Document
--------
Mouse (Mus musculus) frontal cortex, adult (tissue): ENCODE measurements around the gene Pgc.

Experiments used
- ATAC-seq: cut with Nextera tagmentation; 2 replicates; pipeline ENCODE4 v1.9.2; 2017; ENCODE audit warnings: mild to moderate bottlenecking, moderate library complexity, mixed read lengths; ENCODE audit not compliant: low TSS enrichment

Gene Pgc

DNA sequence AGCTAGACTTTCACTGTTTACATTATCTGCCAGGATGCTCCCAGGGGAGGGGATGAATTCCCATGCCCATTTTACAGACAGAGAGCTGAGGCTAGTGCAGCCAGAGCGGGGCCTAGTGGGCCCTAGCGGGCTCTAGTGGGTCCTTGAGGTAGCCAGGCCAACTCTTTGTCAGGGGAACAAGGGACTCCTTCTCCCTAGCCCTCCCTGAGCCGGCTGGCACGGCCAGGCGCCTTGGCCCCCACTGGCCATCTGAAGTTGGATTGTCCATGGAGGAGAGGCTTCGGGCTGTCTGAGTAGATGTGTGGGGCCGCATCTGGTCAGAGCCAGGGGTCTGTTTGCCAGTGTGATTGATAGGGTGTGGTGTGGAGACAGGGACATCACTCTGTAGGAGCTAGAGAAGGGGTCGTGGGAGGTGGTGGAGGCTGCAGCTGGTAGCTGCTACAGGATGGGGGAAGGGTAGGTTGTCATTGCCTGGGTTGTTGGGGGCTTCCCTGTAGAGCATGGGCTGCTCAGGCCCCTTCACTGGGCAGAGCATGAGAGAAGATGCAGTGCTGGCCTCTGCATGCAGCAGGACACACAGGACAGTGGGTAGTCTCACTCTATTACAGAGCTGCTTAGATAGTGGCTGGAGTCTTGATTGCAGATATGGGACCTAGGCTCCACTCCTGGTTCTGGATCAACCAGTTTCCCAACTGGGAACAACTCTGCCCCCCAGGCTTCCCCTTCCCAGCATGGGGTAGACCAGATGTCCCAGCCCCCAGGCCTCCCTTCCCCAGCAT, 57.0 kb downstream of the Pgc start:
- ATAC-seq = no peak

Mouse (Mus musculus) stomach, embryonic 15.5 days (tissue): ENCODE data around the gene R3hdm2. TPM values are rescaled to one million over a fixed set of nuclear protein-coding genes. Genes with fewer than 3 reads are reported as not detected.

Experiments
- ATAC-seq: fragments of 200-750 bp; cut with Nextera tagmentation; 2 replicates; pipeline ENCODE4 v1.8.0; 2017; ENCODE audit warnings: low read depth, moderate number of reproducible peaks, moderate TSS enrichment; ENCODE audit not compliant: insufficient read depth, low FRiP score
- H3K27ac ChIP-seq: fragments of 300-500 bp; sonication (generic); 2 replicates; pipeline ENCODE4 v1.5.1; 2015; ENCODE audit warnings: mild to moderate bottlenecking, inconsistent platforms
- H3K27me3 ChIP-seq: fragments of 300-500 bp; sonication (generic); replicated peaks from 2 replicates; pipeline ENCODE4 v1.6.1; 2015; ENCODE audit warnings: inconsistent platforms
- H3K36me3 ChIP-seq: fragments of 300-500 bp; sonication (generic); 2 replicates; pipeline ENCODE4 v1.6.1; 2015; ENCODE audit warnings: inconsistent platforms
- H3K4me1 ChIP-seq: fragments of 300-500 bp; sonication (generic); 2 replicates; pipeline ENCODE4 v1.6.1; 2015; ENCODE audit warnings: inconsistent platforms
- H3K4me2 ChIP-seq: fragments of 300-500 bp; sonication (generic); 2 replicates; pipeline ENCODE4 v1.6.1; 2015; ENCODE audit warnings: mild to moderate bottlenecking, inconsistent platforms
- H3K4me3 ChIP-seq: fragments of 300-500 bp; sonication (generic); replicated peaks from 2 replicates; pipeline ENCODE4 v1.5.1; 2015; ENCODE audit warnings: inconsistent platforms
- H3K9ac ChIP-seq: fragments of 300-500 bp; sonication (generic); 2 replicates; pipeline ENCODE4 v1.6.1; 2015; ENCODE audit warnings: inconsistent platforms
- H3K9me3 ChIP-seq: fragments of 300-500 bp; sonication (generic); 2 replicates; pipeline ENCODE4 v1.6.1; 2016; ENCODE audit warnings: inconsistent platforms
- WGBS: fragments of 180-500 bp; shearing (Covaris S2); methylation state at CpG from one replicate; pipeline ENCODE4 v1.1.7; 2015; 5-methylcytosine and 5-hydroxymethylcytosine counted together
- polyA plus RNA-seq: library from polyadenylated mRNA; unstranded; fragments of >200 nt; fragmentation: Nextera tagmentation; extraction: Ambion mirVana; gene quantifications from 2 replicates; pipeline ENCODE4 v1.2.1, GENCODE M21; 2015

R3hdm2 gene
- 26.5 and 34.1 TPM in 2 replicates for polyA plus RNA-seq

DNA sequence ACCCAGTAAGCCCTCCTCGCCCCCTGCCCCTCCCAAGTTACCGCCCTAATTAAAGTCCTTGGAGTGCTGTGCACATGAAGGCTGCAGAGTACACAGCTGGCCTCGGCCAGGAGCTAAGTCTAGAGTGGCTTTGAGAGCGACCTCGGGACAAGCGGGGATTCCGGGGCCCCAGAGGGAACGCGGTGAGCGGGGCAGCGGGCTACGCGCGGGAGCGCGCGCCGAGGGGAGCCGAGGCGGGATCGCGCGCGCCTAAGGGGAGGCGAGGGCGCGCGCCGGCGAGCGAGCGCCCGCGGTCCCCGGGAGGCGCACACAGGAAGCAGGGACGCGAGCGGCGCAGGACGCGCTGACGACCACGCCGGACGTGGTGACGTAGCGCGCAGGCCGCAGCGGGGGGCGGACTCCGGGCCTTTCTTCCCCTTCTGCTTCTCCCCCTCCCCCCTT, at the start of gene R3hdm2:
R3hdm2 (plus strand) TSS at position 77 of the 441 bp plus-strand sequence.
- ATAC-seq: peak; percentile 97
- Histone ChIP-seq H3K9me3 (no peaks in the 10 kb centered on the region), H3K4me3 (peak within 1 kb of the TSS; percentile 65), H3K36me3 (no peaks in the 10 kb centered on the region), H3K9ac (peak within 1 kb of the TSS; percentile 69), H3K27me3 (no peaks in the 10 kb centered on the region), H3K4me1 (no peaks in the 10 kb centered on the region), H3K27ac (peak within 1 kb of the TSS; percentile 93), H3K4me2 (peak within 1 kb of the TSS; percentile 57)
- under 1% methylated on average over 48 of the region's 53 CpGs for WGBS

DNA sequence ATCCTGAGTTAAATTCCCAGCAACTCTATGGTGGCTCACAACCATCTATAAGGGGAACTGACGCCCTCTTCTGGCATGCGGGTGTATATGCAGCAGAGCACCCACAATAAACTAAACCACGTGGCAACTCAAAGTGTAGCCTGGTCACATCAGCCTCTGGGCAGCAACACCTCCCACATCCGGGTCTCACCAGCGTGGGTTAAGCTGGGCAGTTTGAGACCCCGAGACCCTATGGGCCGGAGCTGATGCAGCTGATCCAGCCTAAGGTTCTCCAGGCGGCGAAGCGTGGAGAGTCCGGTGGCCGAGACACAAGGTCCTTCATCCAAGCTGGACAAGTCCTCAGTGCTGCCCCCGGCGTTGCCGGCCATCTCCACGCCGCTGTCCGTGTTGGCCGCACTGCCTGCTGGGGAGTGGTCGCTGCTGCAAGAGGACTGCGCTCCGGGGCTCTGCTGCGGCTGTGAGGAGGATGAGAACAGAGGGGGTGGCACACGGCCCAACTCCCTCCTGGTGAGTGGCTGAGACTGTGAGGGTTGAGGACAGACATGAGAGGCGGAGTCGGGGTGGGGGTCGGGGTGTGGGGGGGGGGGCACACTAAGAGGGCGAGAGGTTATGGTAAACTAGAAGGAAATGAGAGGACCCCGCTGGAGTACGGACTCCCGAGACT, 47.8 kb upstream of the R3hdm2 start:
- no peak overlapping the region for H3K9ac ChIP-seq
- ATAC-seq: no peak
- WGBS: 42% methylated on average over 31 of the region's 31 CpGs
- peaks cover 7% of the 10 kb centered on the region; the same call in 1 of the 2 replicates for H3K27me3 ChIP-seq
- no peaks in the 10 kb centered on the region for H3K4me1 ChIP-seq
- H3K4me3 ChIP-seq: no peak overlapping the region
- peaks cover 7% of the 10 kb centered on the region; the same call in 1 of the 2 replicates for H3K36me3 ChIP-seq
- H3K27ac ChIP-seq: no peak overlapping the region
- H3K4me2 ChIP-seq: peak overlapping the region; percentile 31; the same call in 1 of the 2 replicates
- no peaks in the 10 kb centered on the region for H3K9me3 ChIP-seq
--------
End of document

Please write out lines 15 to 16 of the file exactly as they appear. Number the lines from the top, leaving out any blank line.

- H3K4me3 ChIP-seq: fragments of 300-500 bp; sonication (generic); replicated peaks from 2 replicates; pipeline ENCODE4 v1.5.1; 2015; ENCODE audit warnings: inconsistent platforms
- H3K9ac ChIP-seq: fragments of 300-500 bp; sonication (generic); 2 replicates; pipeline ENCODE4 v1.6.1; 2015; ENCODE audit warnings: inconsistent platforms